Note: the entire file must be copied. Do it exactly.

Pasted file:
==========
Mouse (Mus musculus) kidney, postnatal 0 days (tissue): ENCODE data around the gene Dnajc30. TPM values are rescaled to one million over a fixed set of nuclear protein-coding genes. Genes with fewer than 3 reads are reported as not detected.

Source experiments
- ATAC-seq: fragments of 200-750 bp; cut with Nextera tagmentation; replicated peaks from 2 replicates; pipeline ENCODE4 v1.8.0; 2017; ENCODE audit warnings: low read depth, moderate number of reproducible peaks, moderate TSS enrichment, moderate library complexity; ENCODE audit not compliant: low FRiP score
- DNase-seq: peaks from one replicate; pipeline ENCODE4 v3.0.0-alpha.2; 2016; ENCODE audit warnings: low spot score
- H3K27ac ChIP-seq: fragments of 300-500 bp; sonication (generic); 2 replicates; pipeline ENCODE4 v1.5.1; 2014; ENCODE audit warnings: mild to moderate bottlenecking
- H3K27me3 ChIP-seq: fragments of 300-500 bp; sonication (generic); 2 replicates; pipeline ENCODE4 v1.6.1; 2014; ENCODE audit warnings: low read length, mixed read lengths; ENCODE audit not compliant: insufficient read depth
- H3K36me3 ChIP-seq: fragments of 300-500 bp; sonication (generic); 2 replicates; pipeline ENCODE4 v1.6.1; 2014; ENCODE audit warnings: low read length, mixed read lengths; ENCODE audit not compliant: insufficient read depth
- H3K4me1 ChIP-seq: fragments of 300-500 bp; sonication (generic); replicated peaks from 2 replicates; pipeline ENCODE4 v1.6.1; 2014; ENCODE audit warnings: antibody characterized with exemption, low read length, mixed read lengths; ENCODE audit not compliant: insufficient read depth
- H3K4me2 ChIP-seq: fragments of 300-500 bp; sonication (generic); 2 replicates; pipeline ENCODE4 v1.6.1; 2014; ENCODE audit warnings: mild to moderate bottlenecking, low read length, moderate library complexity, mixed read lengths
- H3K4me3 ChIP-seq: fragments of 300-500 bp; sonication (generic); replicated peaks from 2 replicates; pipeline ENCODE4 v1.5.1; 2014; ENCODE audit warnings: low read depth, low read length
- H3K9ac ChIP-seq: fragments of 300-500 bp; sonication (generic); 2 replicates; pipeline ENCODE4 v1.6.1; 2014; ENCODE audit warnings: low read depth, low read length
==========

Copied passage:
Mouse (Mus musculus) kidney, postnatal 0 days (tissue): ENCODE data around the gene Dnajc30. TPM values are rescaled to one million over a fixed set of nuclear protein-coding genes. Genes with fewer than 3 reads are reported as not detected.

Source experiments
- ATAC-seq: fragments of 200-750 bp; cut with Nextera tagmentation; replicated peaks from 2 replicates; pipeline ENCODE4 v1.8.0; 2017; ENCODE audit warnings: low read depth, moderate number of reproducible peaks, moderate TSS enrichment, moderate library complexity; ENCODE audit not compliant: low FRiP score
- DNase-seq: peaks from one replicate; pipeline ENCODE4 v3.0.0-alpha.2; 2016; ENCODE audit warnings: low spot score
- H3K27ac ChIP-seq: fragments of 300-500 bp; sonication (generic); 2 replicates; pipeline ENCODE4 v1.5.1; 2014; ENCODE audit warnings: mild to moderate bottlenecking
- H3K27me3 ChIP-seq: fragments of 300-500 bp; sonication (generic); 2 replicates; pipeline ENCODE4 v1.6.1; 2014; ENCODE audit warnings: low read length, mixed read lengths; ENCODE audit not compliant: insufficient read depth
- H3K36me3 ChIP-seq: fragments of 300-500 bp; sonication (generic); 2 replicates; pipeline ENCODE4 v1.6.1; 2014; ENCODE audit warnings: low read length, mixed read lengths; ENCODE audit not compliant: insufficient read depth
- H3K4me1 ChIP-seq: fragments of 300-500 bp; sonication (generic); replicated peaks from 2 replicates; pipeline ENCODE4 v1.6.1; 2014; ENCODE audit warnings: antibody characterized with exemption, low read length, mixed read lengths; ENCODE audit not compliant: insufficient read depth
- H3K4me2 ChIP-seq: fragments of 300-500 bp; sonication (generic); 2 replicates; pipeline ENCODE4 v1.6.1; 2014; ENCODE audit warnings: mild to moderate bottlenecking, low read length, moderate library complexity, mixed read lengths
- H3K4me3 ChIP-seq: fragments of 300-500 bp; sonication (generic); replicated peaks from 2 replicates; pipeline ENCODE4 v1.5.1; 2014; ENCODE audit warnings: low read depth, low read length
- H3K9ac ChIP-seq: fragments of 300-500 bp; sonication (generic); 2 replicates; pipeline ENCODE4 v1.6.1; 2014; ENCODE audit warnings: low read depth, low read length